Newbie - Fiberglass RV


Reply
 
Thread Tools Search this Thread Display Modes
 
Old 08-06-2015, 05:50 PM   #1
Junior Member
 
Name: Neil
Trailer: In the market
Minnesota
Posts: 4
Newbie

My name is Neil, am new to site. Interested in learning more about FG travel trailers. Initial interest has been in small aluminum trailers but availability and expense are problems. Like small, like easy towability, like staying DRY. Some experience in FG repair. Neil H.
__________________

__________________
Neil H is offline   Reply With Quote
Old 08-06-2015, 06:13 PM   #2
Senior Member
 
Jon in AZ's Avatar
 
Name: Jon
Trailer: 2008 Scamp 13 S1
Arizona
Posts: 5,555
Registry
Newbie

Hi, Neil!

You'll find lots of great information on this forum, liberally sprinkled with hot debates, humor, and tons of great pictures that should get your fiberglass juices flowing! You're blessed to live in the land of Scamp. Except for those darned winters. Do what everyone else does- c'mon down to AZ! In your Scamp, of course... we're outnumbered by Casitas down here.
__________________

__________________
Jon in AZ is online now   Reply With Quote
Old 08-06-2015, 08:11 PM   #3
Senior Member
 
Bob Miller's Avatar
 
Name: Bob
Trailer: 1973 Hunter Compact II
California
Posts: 7,912
Ha... If you think that aluminum trailers are hard to find and expensive, wait until you start shopping for FGRV's. Rhere are no breaks here.... LOL
Good Luck
__________________
Bob Miller is offline   Reply With Quote
Old 08-07-2015, 06:35 PM   #4
Junior Member
 
Name: Neil
Trailer: In the market
Minnesota
Posts: 4
Jon- thanks. A recurrent fantasy of mine should I actually own a nice light and cozy FG trailer is its possible use as a winter cabin/ portable ski hut, for extended stays near mountain ski areas. Know anyone who has lived this dream?

Neil H
__________________
Neil H is offline   Reply With Quote
Old 08-07-2015, 07:36 PM   #5
Senior Member
 
Jon in AZ's Avatar
 
Name: Jon
Trailer: 2008 Scamp 13 S1
Arizona
Posts: 5,555
Registry
Quote:
Originally Posted by Neil H View Post
A recurrent fantasy of mine should I actually own a nice light and cozy FG trailer is its possible use as a winter cabin/ portable ski hut, for extended stays near mountain ski areas. Know anyone who has lived this dream?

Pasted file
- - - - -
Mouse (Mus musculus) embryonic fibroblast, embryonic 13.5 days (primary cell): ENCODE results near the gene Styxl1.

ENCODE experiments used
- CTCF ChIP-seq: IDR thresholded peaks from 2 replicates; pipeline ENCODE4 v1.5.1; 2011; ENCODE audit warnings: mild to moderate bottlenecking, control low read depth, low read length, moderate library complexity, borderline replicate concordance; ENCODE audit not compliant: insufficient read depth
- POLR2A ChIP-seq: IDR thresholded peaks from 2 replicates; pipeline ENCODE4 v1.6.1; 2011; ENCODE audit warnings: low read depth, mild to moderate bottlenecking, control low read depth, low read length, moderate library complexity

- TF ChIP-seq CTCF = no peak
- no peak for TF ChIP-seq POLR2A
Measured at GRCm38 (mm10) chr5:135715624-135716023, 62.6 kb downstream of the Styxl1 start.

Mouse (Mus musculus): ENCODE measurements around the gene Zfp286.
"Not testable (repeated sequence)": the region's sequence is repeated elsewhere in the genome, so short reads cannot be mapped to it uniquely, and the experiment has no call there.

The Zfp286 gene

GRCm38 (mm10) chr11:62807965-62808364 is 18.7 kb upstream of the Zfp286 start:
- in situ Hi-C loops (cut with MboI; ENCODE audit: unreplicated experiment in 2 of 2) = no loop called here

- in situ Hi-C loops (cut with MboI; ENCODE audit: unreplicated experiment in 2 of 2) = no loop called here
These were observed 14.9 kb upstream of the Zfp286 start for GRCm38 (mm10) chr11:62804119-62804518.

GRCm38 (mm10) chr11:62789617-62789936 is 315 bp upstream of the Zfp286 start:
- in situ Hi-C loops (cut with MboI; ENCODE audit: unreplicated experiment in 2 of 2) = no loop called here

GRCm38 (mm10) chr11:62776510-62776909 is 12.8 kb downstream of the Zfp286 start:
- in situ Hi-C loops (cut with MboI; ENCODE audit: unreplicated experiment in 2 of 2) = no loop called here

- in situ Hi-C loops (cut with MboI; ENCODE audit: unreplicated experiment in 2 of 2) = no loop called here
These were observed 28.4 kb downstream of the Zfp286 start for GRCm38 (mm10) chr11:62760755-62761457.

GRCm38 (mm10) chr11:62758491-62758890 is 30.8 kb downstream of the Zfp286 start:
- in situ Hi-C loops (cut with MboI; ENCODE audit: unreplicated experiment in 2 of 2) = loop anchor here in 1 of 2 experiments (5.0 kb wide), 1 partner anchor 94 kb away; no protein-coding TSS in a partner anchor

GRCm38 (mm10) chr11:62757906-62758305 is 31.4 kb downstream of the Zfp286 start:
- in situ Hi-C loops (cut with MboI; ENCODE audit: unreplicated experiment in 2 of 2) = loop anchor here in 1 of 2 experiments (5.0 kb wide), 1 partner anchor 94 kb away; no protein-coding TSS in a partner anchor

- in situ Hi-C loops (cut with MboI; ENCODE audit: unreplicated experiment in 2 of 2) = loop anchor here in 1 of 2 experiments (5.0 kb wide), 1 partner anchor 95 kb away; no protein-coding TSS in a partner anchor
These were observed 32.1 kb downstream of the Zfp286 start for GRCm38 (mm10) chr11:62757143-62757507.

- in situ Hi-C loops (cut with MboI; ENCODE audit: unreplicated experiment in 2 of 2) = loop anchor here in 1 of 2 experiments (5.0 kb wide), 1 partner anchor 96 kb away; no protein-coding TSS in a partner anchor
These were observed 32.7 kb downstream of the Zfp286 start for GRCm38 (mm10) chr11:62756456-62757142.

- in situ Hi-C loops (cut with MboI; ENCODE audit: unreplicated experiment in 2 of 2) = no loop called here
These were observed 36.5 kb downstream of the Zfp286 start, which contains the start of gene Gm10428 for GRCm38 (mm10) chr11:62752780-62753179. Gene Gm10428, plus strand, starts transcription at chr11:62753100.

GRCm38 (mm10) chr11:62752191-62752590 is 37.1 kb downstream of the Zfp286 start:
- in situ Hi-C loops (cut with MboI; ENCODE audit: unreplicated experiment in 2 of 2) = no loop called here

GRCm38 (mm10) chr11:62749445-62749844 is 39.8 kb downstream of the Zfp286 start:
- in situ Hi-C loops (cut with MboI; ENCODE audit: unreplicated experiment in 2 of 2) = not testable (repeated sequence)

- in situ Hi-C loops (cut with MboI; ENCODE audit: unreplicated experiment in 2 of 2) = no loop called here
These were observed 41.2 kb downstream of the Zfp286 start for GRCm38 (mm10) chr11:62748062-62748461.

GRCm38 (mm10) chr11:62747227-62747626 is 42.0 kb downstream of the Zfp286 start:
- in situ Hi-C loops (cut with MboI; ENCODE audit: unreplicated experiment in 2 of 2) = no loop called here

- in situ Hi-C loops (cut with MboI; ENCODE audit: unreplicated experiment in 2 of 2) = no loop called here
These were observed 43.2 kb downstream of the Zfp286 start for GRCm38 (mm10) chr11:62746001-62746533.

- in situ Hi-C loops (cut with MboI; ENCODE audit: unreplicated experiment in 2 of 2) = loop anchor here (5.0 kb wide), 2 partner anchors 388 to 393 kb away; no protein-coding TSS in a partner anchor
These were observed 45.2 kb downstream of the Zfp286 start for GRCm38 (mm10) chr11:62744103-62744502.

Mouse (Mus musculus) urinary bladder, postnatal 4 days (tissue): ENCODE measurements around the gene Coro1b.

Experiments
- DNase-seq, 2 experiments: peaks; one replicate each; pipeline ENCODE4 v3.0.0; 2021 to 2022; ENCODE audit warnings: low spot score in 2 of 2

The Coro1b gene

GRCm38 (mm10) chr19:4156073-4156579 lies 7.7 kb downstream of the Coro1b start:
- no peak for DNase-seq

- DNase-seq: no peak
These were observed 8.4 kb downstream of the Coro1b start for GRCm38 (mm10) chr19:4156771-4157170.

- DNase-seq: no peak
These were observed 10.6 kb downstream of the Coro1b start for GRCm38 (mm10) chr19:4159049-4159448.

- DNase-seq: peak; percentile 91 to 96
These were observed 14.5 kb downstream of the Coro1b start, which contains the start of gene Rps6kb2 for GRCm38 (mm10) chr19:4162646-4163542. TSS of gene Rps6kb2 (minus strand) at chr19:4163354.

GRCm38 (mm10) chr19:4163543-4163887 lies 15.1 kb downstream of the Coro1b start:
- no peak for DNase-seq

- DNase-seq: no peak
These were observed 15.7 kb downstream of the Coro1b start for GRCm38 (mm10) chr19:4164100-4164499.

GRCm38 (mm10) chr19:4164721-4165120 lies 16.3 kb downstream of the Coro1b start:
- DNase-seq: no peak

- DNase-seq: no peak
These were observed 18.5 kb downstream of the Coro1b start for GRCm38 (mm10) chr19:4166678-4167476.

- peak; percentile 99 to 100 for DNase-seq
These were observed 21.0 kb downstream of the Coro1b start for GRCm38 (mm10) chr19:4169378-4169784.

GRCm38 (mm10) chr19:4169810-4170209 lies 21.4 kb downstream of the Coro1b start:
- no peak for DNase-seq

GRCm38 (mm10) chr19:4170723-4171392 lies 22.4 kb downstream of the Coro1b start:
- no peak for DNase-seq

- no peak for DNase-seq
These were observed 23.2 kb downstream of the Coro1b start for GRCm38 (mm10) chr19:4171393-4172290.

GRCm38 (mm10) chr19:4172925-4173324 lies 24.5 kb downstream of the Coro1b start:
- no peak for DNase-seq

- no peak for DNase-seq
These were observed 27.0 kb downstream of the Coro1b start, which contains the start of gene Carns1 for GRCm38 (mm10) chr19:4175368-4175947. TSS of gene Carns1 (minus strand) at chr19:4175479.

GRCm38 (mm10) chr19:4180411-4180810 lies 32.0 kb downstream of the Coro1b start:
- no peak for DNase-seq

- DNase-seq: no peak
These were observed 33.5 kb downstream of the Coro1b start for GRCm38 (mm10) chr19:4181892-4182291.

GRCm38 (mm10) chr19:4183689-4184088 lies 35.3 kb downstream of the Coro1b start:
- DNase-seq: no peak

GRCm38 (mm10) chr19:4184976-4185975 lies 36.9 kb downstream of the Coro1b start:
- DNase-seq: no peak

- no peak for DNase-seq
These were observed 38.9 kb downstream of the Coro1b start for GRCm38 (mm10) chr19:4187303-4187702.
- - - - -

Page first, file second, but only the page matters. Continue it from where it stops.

Very few fiberglass trailers are suitable for extended use in winter climates. The only two 4-season manufacturers I know of are Oliver and Bigfoot. They'd both be cozy, but not so light.

Here's a Bigfoot currently for sale in OR:
http://www.fiberglassrv.com/forums/f...gon-70858.html

Here's a Oliver currently for sale in NV:
http://www.fiberglassrv.com/forums/f...ale-70864.html

Both are extremely rare, so if this is what you're after, you'd better jump on it!

For a reality check on the use of an ordinary, garden variety fiberglass egg in winter climates, you might want to read this blog: https://8legsandatrailer.wordpress.com
__________________
Jon in AZ is online now   Reply With Quote
Old 08-07-2015, 07:55 PM   #6
MC1
Senior Member
 
MC1's Avatar
 
Name: Wayne
Trailer: Nest fan, Airstream Sold
Ontario
Posts: 2,006
Quote:
Originally Posted by Neil H View Post
Jon- thanks. A recurrent fantasy of mine should I actually own a nice light and cozy FG trailer is its possible use as a winter cabin/ portable ski hut, for extended stays near mountain ski areas. Know anyone who has lived this dream?

Neil H
I rented a chalet at Blue Mountain years ago and there was a guy in an Airstream parked next door. He was doing what you are proposing.

You might look into the dual axle Bigfoots. They might be good for winter climates???
__________________
MC1 is offline   Reply With Quote
Old 08-07-2015, 08:18 PM   #7
Senior Member
 
Bob Miller's Avatar
 
Name: Bob
Trailer: 1973 Hunter Compact II
California
Posts: 7,912
Somehow I don't think that those listed are in the budget the op was considering...
There are earlier 17 ft BigFoots, but the 4 season units didn't come out until some time later and, as mentioned, they are heavy and very expensive. BTW: The 13' Lil Bigfoot is no better a choice for wintering in than any other 13' Egg.


And I think that "Light & Cozy", "Small", "Easily Towable" and not expensive pretty much rules out anything with two axles.


Why don't you put up a maximum towable weight and a budget figure, and we will see if there is anything that might fit at least your warm weather needs.
__________________
Bob Miller is offline   Reply With Quote
Old 08-10-2015, 10:59 AM   #8
Junior Member
 
Name: Neil
Trailer: In the market
Minnesota
Posts: 4
Hi Bob,
I am in my early phases of a search for a little vacation hut on wheels. Early, as in choice of materials. It seems favored choices are aluminum or aluminum clad stick trailer (less so) or, recently, fiberglass, being from Minnesota in the land of Scamp.

Fiberglass as a material seems good in that it is durable, potentially water tight, light and moldable to the whim of the designer. A question I have is to the durability issue with time. Questions arise- Does it like plastic become brittle with time and exposure to UV, and if so is paint part of the preservation scheme. That is to say, does fiberglass deteriorate with time and become subject to cracking, and if so are there ways to prevent same? The focus of my questioning is, will a good used trailer of many years hold up, or is it necessary to by a modern vintage to expect longevity?

Of course that being said, I don't know just how long I will hold up either.

You may or may not have opinions about this but I wouldn't be surprised that you do. At any rate, thanks in advance.

Neil H.
__________________
Neil H is offline   Reply With Quote
Old 08-10-2015, 11:24 AM   #9
Senior Member
 
Bob Miller's Avatar
 
Name: Bob
Trailer: 1973 Hunter Compact II
California
Posts: 7,912
Molded Fiberglass construction results in the least maintenance requirements as well as the longest life expectancy in RV's.